Mike Moustakas, 3B, Royals (99 percent owned): As with Abreu, there are no apparent signs of decline for Moustakas, yet somehow, he is batting 23 points lower than he did a year ago. In fact, there are two good reasons to expect that Moustakas will surpass last year’s .272 batting average the rest of the way. He has a .293 xAvg in the first half, which has been bolstered by a drop in his Poorly Hit rate from 34.1 percent a year ago to 27.8 percent so far in 2018. Also, Moustakas is likely to be traded soon, and he will be leaving behind Kaufmann Stadium, which has been neutral in terms of batting average.

Imagine if Moustakas landed with the Red Sox in Fenway Park, which is perennially one of the best stadiums for getting hits on balls in play. Or if he made Yankee Stadium home, where he could boost his average (and his other stats) with more home runs.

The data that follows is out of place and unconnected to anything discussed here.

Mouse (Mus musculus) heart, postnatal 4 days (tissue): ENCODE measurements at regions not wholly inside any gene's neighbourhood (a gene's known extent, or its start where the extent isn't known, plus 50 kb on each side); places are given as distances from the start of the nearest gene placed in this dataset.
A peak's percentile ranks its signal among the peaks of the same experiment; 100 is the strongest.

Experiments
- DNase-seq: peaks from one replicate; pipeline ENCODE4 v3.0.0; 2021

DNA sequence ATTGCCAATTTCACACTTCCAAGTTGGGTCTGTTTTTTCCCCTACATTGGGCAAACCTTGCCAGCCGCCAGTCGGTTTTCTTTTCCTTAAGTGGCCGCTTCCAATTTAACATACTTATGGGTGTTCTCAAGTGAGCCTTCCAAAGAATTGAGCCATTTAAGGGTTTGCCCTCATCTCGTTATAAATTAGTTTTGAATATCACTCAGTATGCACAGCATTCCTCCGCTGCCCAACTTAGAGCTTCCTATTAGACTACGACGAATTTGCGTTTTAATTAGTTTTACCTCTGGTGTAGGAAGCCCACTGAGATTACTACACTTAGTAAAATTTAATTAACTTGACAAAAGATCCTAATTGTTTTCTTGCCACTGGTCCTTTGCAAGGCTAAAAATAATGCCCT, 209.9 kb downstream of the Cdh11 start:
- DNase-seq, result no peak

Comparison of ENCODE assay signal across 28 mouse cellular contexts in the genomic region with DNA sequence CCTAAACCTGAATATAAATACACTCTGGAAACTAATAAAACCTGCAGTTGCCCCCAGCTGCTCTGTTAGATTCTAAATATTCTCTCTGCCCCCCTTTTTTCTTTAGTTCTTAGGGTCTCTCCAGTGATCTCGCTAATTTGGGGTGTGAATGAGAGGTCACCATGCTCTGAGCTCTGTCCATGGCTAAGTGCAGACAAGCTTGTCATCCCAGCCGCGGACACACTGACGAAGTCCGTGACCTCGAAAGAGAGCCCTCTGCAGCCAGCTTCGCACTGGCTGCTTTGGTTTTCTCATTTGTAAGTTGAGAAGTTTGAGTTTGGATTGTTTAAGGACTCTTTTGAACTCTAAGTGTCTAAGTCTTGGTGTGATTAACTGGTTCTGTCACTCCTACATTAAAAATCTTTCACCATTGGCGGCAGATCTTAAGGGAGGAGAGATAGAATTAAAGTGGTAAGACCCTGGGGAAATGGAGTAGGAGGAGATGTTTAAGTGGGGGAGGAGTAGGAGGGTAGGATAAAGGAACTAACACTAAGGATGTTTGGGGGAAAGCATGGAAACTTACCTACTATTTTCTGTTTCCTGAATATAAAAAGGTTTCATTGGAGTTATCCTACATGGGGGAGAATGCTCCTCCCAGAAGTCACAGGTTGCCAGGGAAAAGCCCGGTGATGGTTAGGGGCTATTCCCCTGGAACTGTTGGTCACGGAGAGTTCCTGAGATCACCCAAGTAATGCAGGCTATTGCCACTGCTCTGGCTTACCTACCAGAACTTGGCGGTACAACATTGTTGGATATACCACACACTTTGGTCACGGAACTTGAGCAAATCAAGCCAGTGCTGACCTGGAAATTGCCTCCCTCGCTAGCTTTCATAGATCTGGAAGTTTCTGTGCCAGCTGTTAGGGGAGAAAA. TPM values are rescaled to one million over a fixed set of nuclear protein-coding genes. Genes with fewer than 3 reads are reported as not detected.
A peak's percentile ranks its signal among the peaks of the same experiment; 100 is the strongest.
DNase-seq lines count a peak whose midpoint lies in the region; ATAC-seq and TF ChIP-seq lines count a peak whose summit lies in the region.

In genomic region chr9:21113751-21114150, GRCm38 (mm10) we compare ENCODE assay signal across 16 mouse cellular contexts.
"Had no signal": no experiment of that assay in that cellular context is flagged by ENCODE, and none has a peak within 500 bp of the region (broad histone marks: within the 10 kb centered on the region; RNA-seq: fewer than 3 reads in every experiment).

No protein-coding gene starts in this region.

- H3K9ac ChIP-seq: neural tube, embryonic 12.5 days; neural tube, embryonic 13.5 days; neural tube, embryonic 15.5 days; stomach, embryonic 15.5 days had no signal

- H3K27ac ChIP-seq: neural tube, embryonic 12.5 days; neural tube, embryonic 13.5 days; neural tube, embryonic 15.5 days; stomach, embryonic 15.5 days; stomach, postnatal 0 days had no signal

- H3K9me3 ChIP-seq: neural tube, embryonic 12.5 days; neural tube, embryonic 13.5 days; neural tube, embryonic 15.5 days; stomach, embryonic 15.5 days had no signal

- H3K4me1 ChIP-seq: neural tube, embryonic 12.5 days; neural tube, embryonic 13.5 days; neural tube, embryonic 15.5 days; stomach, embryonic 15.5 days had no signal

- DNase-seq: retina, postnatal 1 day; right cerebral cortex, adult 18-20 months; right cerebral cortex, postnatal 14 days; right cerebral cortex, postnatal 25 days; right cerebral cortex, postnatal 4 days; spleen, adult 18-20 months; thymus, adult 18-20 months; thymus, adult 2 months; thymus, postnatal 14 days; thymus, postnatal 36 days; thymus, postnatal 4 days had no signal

Is your fantasy baseball team starting to slide back? Maybe it’s time to employ some last-ditch strategies to save your season… or at least go down with your fantasy guns blazing.

Second-Half Batting Average Targets for Deeper Leagues

Manuel Margot, OF, Padres (63 percent owned): Margot has yet to have any significant bad luck on balls in play, but he is showing signs of becoming a more skilled hitter that could spill over into the second half. Since June 1, he has struck out in just 12.7 percent of his plate appearances, after having struck out at a 19.9 percent rate through the end of May. During this month-and-a-half stretch, Margot has hit .289, and the .324 BABIP he has compiled during that time does not seem too inflated for someone who has been making hard contact at a 46.4 percent rate and is among the majors’ fastest runners.

As someone who had a history of low strikeout rates in the minors, Margot is credible as a breakout candidate who has finally figured out how to make contact more frequently against major league pitching.